The main character and narrator, Trude Richards, aka Trainer and Tru, works in security, patrolling a parkade at Vancouver’s Hudson Bay department store. She has the smarts of an environmental lawyer, investigator and journalist combined. Her curiosity and persistence catalyze her friends, and together they organize a West End advocacy group, Friends of English Bay.

The core group of friends includes Kat, who studied at the London School of Economics and works at an investment firm, Flick, Barbara and Liz. They first meet Liz, an associate at a law firm doing pro bono work with the Trans Mountain Expansion Project, at the book’s beginning. After organizing a meeting at a local community centre, which garners support from the community, the close knit group expands to include a seasoned West End advocacy couple, and later a Simon Fraser University professor.

After a short scene in a parking lot where Trainer overhears a stranger’s phone conversation about an oil pipeline misinformation campaign, she meets her friends at English Bay beach and they play volleyball. Trainer moves to a log as the sun is setting and starts talking to Liz, who looks out despairingly over the water.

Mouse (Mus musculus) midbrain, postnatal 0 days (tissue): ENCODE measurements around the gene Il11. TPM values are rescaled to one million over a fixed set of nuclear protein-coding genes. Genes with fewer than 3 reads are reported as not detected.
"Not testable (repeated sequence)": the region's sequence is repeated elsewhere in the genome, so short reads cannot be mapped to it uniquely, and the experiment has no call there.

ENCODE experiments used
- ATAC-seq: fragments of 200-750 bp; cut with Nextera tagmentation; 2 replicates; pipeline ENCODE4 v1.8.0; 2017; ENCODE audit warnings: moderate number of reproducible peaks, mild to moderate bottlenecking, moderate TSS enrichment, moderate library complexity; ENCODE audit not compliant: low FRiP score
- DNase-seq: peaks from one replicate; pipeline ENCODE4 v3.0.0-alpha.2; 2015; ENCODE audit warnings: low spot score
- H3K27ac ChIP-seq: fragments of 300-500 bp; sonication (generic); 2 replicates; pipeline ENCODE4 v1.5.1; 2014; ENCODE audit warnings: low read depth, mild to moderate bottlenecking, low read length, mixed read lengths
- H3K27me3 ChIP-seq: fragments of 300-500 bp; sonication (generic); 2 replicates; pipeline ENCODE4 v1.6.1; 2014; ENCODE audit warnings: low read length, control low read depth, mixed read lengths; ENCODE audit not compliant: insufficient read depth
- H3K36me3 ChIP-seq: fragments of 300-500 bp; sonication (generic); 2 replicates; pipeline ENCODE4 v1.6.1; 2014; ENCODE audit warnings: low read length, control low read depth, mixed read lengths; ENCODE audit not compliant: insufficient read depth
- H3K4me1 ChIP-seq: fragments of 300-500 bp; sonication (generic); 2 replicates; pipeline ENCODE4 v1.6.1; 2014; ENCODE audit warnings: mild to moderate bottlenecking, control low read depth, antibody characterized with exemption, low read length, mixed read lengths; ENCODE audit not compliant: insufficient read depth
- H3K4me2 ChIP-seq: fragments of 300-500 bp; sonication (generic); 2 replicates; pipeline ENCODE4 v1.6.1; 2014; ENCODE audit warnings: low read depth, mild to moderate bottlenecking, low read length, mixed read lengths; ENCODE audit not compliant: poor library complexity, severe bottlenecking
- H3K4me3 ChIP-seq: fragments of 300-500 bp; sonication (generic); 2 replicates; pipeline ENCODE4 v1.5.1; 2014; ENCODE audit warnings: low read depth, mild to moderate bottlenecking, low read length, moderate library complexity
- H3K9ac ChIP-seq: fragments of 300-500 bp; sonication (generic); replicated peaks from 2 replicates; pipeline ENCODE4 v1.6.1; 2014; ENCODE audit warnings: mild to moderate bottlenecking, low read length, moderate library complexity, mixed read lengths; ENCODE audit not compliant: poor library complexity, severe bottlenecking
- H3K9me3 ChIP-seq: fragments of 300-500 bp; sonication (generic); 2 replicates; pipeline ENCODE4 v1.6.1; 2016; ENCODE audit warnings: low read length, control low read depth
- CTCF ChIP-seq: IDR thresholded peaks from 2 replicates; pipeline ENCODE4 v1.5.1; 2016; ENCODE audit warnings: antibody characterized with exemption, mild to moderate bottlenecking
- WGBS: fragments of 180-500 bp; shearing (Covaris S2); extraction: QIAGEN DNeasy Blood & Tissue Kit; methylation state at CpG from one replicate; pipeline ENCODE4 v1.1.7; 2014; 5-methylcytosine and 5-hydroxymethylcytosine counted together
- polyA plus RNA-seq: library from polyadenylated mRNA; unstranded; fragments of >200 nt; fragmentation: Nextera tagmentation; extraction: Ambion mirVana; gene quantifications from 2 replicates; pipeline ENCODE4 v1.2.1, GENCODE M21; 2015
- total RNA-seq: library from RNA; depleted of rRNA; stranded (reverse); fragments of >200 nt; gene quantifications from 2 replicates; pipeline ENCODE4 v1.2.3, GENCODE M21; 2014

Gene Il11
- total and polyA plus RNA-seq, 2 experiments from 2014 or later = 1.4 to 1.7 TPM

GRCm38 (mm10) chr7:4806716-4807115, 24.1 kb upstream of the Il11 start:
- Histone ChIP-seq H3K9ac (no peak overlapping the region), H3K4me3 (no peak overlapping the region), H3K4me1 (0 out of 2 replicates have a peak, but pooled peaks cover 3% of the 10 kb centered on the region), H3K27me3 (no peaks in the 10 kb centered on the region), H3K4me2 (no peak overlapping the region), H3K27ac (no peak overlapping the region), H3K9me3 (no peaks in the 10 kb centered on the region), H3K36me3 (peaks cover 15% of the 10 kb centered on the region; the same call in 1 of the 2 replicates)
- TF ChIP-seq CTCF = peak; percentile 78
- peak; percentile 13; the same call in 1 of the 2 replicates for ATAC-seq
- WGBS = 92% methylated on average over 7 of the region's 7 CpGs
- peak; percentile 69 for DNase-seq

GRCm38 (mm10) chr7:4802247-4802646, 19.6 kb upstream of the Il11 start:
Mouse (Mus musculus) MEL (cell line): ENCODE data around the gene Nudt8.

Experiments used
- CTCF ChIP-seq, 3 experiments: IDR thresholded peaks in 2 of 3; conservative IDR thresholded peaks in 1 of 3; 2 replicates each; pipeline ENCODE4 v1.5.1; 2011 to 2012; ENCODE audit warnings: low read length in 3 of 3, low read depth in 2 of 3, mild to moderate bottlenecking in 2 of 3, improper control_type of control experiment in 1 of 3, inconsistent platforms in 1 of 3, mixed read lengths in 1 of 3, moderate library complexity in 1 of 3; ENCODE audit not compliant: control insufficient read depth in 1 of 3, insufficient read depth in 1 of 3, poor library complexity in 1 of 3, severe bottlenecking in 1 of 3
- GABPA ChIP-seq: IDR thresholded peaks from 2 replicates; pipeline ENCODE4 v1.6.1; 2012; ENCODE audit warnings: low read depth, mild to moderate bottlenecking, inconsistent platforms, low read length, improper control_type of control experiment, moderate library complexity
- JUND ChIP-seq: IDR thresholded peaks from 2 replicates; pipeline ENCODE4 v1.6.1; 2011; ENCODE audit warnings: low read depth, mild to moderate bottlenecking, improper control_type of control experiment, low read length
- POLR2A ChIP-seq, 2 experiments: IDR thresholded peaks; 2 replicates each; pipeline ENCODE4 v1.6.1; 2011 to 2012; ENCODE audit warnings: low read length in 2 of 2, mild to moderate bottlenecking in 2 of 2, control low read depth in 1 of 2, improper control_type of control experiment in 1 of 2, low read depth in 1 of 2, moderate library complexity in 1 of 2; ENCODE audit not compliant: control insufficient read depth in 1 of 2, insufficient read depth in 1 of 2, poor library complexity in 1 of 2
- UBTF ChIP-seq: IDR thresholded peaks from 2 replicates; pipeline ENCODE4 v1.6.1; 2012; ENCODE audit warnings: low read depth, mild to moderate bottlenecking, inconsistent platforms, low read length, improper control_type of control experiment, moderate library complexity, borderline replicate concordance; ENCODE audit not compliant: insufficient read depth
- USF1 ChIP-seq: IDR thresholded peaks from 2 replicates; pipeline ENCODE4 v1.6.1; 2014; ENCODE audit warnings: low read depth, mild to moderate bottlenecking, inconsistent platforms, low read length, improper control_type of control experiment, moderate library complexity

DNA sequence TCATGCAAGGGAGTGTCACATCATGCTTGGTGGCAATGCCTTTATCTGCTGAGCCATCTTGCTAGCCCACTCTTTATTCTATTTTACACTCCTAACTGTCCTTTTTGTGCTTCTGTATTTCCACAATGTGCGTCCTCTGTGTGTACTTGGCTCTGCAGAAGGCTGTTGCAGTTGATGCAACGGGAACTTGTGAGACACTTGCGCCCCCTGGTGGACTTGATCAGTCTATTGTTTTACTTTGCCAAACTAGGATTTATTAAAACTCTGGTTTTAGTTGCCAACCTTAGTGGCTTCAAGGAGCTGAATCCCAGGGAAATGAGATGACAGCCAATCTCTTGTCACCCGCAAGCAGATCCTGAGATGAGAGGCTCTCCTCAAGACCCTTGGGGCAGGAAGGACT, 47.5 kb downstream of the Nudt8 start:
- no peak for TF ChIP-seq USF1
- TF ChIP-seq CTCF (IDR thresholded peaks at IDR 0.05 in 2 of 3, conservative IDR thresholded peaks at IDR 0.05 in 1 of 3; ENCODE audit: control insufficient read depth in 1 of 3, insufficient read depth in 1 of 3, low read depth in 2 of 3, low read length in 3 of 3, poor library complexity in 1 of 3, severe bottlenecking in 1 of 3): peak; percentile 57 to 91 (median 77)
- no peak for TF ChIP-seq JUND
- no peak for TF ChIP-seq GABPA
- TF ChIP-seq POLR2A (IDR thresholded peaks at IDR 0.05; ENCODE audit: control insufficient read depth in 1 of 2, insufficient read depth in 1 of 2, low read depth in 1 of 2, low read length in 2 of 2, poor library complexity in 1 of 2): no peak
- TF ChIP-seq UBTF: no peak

Liz explains to Trainer and the others how the pipeline will negatively impact English Bay. In counterpoint, Kat, who works on a team analyzing profits for oil producers, thinks the pipeline will stimulate the economy. Trainer’s curiosity is piqued and later at home she googles oil sands, bitumen and Kinder Morgan. The group’s fact finding mission begins.

Over the next six years, these inquisitive friends uncover all sorts of devious schemes and trickery meant to mislead the public. They unearth Kinder Morgan’s deceptive tactics, corruption within the National Energy Board (NEB), dishonesty in Ottawa, court cases that don’t add up, greedy motivation of oil purchasers, producers and shippers and government propaganda campaigns. They jostle with information and ideas, beliefs are dashed, community is created and activism begins.

A kind of maturity

Over time, the group develop a “kind of maturity,” Allen explains. For instance, they expect the NEB to be credible and rigorous, but learn that lobbyists are working behind the scenes to manipulate outcomes. When Trainer reads a claim in one NEB report that the hugely increased number of oil tankers won’t impact the orca population, she disagrees, believing, “It will bring about their extinction.”